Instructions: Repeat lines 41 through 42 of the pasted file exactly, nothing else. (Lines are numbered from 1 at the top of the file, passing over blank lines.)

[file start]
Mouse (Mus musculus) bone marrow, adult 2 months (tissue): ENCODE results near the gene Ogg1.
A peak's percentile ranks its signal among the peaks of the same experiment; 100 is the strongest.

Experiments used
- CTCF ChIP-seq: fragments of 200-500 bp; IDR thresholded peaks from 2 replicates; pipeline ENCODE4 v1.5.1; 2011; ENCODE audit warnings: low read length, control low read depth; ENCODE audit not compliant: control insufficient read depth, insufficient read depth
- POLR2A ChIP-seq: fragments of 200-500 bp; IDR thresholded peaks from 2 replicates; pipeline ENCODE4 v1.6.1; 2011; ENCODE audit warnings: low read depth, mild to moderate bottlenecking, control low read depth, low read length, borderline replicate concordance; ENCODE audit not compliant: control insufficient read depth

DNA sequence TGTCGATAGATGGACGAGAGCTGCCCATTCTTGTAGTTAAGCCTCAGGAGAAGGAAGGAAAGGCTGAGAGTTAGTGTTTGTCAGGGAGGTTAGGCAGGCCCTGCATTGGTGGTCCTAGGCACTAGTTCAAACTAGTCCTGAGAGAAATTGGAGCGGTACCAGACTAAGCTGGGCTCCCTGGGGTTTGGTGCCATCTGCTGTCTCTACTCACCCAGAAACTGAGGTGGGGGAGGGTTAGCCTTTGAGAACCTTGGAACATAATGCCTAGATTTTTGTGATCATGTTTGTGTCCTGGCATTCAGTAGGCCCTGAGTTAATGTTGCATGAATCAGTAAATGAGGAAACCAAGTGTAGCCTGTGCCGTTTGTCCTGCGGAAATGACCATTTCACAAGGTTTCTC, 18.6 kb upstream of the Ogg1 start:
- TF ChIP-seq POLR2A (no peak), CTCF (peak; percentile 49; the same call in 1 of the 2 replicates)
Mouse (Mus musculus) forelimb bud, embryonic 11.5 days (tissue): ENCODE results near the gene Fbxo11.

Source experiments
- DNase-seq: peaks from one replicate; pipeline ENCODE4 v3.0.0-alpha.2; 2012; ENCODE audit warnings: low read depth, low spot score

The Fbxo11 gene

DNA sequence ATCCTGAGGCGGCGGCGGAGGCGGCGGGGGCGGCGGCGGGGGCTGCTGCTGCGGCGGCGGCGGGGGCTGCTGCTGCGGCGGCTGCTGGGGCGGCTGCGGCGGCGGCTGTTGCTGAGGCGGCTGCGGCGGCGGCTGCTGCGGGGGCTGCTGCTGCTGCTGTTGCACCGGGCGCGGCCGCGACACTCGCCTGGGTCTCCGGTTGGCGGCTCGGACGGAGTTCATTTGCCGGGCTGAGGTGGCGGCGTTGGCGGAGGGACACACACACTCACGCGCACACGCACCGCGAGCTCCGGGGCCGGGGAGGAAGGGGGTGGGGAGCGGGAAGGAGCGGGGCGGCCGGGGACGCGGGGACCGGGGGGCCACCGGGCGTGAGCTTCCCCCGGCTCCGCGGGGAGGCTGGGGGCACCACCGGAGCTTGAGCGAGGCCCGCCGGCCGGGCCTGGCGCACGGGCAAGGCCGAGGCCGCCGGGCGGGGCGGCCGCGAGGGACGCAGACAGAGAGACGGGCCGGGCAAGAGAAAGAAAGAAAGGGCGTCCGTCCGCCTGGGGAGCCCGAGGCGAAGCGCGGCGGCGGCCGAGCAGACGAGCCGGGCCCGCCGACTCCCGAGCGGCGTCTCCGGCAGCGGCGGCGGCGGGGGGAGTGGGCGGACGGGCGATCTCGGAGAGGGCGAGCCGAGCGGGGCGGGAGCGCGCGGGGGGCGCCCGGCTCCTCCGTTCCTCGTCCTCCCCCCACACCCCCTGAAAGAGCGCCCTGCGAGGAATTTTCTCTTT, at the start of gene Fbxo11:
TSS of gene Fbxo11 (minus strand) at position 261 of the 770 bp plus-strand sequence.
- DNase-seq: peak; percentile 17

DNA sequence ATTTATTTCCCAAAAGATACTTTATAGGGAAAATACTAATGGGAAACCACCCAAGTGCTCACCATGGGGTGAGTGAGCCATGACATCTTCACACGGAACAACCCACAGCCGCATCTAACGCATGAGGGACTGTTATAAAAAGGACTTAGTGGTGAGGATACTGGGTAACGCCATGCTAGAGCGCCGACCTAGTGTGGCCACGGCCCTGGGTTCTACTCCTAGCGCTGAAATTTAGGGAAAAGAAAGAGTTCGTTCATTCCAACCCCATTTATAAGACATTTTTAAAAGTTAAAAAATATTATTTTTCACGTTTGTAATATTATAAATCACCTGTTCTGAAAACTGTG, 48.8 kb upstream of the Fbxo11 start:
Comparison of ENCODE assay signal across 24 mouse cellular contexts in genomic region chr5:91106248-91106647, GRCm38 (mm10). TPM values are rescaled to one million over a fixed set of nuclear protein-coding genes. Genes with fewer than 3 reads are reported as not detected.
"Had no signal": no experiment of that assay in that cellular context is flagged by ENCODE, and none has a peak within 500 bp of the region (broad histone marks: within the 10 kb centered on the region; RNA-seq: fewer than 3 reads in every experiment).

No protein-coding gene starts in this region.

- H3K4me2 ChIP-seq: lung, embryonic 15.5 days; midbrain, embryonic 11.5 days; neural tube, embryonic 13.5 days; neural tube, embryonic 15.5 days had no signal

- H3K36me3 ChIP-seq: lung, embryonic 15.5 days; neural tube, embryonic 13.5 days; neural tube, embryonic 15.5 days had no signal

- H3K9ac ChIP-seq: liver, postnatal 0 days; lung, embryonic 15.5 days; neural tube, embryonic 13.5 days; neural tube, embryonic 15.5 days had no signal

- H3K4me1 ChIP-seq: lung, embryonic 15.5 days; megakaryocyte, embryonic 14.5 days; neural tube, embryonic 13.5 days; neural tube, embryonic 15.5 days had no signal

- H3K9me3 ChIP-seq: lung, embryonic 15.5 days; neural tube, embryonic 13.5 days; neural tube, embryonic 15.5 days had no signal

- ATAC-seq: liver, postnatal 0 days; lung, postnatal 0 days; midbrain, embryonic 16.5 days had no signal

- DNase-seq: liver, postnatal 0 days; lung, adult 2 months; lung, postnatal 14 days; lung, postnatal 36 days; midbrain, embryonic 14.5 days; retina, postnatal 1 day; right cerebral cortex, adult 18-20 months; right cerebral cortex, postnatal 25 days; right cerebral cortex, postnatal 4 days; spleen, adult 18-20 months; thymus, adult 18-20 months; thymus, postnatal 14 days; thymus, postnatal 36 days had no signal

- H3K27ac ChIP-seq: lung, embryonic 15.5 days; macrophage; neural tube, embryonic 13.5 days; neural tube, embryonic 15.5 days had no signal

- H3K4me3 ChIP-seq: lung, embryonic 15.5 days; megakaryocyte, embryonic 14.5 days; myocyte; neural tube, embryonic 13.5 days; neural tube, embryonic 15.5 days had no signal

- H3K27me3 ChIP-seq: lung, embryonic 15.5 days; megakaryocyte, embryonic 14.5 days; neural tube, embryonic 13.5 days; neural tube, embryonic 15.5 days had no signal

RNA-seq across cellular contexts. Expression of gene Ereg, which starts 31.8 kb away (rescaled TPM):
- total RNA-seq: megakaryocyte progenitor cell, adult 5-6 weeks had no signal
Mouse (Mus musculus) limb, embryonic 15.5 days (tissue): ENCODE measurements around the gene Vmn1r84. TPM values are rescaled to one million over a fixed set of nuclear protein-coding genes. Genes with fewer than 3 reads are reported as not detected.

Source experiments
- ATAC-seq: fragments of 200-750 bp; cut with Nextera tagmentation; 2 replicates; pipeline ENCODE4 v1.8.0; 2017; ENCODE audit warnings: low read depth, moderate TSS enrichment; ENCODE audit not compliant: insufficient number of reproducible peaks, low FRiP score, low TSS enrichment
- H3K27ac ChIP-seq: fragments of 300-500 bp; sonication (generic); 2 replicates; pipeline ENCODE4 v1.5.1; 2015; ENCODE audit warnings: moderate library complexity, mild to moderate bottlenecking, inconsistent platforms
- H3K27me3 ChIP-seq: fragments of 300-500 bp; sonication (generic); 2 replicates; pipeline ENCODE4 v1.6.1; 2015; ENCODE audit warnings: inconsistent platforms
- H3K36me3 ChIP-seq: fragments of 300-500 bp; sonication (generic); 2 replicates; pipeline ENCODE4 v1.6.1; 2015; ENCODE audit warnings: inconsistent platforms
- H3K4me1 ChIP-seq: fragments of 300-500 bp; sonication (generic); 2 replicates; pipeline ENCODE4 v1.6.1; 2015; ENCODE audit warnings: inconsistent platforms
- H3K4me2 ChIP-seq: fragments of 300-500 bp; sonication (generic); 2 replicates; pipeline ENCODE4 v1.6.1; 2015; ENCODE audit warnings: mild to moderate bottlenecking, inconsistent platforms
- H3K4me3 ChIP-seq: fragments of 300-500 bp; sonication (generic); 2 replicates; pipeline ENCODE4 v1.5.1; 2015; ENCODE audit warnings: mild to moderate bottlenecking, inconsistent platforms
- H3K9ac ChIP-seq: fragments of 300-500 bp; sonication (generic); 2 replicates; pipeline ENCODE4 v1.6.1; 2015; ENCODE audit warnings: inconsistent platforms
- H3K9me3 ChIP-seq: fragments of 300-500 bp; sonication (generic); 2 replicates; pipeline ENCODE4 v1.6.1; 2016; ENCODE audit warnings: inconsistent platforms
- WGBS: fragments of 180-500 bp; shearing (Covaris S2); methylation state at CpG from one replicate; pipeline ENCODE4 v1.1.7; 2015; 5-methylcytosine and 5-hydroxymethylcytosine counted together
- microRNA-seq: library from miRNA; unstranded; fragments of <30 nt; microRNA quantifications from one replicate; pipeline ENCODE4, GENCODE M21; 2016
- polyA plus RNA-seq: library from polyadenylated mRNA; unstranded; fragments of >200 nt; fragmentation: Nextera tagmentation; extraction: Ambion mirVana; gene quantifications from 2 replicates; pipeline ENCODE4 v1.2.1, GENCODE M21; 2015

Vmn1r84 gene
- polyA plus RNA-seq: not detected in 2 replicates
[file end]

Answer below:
- H3K9me3 ChIP-seq: fragments of 300-500 bp; sonication (generic); 2 replicates; pipeline ENCODE4 v1.6.1; 2016; ENCODE audit warnings: inconsistent platforms
- WGBS: fragments of 180-500 bp; shearing (Covaris S2); methylation state at CpG from one replicate; pipeline ENCODE4 v1.1.7; 2015; 5-methylcytosine and 5-hydroxymethylcytosine counted together